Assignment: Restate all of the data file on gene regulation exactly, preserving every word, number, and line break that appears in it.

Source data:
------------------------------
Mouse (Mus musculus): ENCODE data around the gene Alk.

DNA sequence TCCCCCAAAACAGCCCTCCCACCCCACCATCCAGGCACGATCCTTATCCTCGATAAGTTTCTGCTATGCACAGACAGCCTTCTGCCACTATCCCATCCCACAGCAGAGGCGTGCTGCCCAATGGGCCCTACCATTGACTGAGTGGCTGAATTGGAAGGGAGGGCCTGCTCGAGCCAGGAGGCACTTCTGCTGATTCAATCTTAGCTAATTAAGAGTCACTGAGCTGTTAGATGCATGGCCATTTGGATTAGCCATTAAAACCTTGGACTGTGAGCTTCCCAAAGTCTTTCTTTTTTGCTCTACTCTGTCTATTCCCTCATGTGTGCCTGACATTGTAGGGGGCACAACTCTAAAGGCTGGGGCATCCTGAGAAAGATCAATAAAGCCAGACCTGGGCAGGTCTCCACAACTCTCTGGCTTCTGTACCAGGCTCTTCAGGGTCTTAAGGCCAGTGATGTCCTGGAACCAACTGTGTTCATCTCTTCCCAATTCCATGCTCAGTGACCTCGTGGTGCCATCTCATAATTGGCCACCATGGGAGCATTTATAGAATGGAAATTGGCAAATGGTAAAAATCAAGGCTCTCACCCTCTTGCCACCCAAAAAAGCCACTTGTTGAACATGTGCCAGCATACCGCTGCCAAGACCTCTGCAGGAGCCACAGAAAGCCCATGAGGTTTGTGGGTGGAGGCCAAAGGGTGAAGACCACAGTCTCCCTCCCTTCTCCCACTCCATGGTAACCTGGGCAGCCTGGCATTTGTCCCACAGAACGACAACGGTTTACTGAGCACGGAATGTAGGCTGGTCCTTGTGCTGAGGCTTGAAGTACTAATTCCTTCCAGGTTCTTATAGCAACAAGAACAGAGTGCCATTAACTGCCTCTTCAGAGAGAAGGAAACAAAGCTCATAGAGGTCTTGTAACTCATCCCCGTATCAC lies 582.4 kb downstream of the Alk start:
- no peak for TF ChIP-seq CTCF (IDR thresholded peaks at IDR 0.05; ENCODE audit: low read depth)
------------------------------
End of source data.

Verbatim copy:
Mouse (Mus musculus): ENCODE data around the gene Alk.

DNA sequence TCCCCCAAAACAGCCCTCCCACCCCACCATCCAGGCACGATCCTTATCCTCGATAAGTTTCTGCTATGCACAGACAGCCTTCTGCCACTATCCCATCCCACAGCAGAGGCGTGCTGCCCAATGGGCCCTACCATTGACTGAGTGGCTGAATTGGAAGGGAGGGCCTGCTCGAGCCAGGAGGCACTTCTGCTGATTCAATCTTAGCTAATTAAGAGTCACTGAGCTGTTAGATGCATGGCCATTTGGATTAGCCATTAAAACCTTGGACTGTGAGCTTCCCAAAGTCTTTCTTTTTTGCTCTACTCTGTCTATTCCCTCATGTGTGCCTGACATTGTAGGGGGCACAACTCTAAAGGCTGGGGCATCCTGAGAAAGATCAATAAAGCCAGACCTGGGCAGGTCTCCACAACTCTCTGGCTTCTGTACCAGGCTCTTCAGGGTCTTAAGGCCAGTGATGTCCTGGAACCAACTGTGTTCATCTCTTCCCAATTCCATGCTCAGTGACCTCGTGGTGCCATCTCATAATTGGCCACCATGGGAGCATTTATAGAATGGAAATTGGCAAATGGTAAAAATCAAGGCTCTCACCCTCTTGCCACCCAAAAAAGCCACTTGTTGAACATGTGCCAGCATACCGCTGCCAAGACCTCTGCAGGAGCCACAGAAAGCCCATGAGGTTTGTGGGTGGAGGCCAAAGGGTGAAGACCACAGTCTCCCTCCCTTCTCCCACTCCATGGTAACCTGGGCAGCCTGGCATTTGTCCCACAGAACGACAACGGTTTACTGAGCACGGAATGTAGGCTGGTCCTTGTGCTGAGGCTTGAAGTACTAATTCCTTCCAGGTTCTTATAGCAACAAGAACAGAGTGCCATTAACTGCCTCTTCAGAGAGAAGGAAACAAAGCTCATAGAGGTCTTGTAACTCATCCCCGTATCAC lies 582.4 kb downstream of the Alk start:
- no peak for TF ChIP-seq CTCF (IDR thresholded peaks at IDR 0.05; ENCODE audit: low read depth)